What It's Like To Be Happy On The Outside, But Hopelessly Sad Inside
It was mid-winter of 2012 when I found myself immersed in the pitfalls of a black depression so crippling, it's darkness so blindingly severe, I couldn't see a way out of it.
There was no trace of light penetrating the steel walls of the cold, black tunnel that became my home.
To the outer world, I was the girl who had it all: I was young and American, living in the vibrant city of London.
I was thriving in my career, earning a relatively lucrative living in the seemingly glamorous industries of commercial acting and cosmetics.
I was only 24 years old and was living a fiercely independent life in one of the most sought-after cities on the planet.
The world was my f*cking oyster, right?
I had an endless supply of stunning and successful girlfriends. The kind of girls who can silence a riotous and noisy room with just their magnetic, effervescent presence.
I appeared to teem with boundless potential. An enviable entity who radiated with the vigorous glow of a high self-esteem.
I never left the house without makeup, and my nail polish never f*cking chipped.
"You're the kid I don't have to worry about," my father, whom I love dearly, would tell me via Skype, his face beaming through the static screen of my worn laptop.
If only they knew. If only they knew. If only they knew. If only they knew.
If only they knew I was swallowing a secret so razor-sharp, its pointed blade incessantly pierced the surface of my heart.
A secret I was attempting to bury deep within myself because I was terrified of what might happen if it were to come crashing to the surface:
I was depressed.
People often ask me what depression feels like. It's different for everyone, but for me, it went something like this:
Imagine each one of your frail, fragile limbs being hogtied with mega-heavy weights, making it so that even the most subtle movement of your littlest finger is direly painful and impossibly hard.
Imagine finding yourself comatose and catatonic on an isolated, dark beach with no other soul in sight, your body stiff and still as icy saltless waves of sadness slowly wash over you, the current so severe, each ripple takes a tiny, little piece of you out to sea until you're nothing but broken parts sifting in dark, muddled water.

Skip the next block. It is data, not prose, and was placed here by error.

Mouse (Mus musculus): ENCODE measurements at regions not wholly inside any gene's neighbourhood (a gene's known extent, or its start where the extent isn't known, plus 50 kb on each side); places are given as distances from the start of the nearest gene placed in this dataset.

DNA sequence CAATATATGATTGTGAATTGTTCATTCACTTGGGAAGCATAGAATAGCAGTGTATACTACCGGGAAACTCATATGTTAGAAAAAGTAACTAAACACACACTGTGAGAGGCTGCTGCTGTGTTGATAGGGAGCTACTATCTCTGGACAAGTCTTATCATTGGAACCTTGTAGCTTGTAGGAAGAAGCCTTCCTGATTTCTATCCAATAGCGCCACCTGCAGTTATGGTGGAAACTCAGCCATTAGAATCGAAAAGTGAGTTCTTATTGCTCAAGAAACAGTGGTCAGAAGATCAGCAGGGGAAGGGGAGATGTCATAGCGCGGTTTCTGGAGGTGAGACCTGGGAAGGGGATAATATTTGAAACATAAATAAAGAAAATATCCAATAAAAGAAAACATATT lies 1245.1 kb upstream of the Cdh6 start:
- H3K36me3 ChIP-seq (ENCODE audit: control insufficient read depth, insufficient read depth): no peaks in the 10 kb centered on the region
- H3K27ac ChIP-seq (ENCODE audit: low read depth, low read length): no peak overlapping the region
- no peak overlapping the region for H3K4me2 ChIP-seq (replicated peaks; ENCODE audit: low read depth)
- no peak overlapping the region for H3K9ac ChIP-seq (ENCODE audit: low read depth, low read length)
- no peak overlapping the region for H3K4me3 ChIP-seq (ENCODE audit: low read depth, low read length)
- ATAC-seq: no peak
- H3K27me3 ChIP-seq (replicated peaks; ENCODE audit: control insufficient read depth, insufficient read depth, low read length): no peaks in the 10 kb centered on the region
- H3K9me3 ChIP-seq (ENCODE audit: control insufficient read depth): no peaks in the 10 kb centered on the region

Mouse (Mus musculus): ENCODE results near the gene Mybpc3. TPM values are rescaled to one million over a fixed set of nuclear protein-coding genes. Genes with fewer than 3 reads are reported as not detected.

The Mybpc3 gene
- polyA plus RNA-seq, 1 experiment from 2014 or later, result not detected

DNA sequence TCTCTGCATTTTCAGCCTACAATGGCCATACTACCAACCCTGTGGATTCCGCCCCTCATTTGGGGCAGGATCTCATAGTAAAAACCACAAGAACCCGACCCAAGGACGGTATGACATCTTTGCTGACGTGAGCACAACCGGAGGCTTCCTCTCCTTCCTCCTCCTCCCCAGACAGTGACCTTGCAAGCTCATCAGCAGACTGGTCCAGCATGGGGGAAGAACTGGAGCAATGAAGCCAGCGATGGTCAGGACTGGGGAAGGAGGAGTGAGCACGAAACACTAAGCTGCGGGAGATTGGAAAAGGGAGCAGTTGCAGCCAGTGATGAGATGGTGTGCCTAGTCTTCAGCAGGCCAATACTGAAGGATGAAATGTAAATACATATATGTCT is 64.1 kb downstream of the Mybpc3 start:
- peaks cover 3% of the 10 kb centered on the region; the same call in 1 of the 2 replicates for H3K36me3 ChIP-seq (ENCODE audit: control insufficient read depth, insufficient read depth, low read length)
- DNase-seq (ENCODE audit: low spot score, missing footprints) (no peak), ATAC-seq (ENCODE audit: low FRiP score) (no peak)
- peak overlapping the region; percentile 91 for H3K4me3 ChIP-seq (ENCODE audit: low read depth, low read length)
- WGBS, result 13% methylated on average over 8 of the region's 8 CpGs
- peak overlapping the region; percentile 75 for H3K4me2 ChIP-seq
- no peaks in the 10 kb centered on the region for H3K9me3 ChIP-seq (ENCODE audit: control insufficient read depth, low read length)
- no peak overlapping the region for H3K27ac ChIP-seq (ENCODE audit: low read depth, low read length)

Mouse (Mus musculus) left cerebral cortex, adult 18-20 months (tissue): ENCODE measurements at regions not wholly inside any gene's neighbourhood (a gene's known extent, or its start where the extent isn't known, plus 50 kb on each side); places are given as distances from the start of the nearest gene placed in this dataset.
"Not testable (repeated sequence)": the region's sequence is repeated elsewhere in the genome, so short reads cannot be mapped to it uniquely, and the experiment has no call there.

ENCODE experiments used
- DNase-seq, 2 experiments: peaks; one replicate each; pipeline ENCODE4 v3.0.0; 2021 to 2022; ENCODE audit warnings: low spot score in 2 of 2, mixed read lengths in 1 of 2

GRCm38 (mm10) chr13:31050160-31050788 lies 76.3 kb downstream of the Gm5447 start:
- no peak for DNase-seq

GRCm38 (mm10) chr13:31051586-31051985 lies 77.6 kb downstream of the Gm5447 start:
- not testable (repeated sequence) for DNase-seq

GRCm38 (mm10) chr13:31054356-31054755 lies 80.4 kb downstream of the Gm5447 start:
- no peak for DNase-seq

Imagine feeling constantly overcome by a loneliness so profound that you feel homesick all of the time, even when swaddled in the oh so soft, familiar arms of home.
The truth is depression is damn near impossible to describe with words.
Depression is visceral, not intellectual. It lives in the heart, not in the head, which is why we're unable to rationalize ourselves out of it.
The heart and brain function on two very different planes.
On top of the all-consuming depression, I had an irrepressible, ever-lingering, ceaseless anxiety.
I've struggled with severe anxiety my entire life, but because I never had the courage to address it -- I fed it. Ignoring the scary monster only fueled the beast.
By the time I turned 23, my anxiety had manifested itself into a clusterf*ck of panic attacks that made me afraid to leave the confines of my apartment.
I was in a constant state of "fight or flight," so much so that life was starting to feel more like a bad acid trip than real life.
Anxiety is a powerful thing. It's akin to an electric shock to the heart that shoots through your body with such vehement strength it propels you into the air.
Anxiety is like taking a handful of dirty speed: Your senses become heightened, your heart thumps with such an elevated ferocity -- the littlest of things become unnerving and jarring.
It makes mundane, everyday tasks such as a simple trip to the grocery store to pick up a carton of milk feel like a walk through a creepy carnival funhouse. Everything becomes oddly distorted and grossly magnified.
It was all a secret. My best and worst quality is I attain the ability to seamlessly execute an image of perfection to the outer world, regardless of the vicious whirlwind that's destroying me from within.
I was seeped in sadness, yet I was convincingly able to emulate nothing but sheer happiness to my family, friends and coworkers.
So what does it feel like? What does it feel like to be happy on the outside yet hopelessly sad on the inside?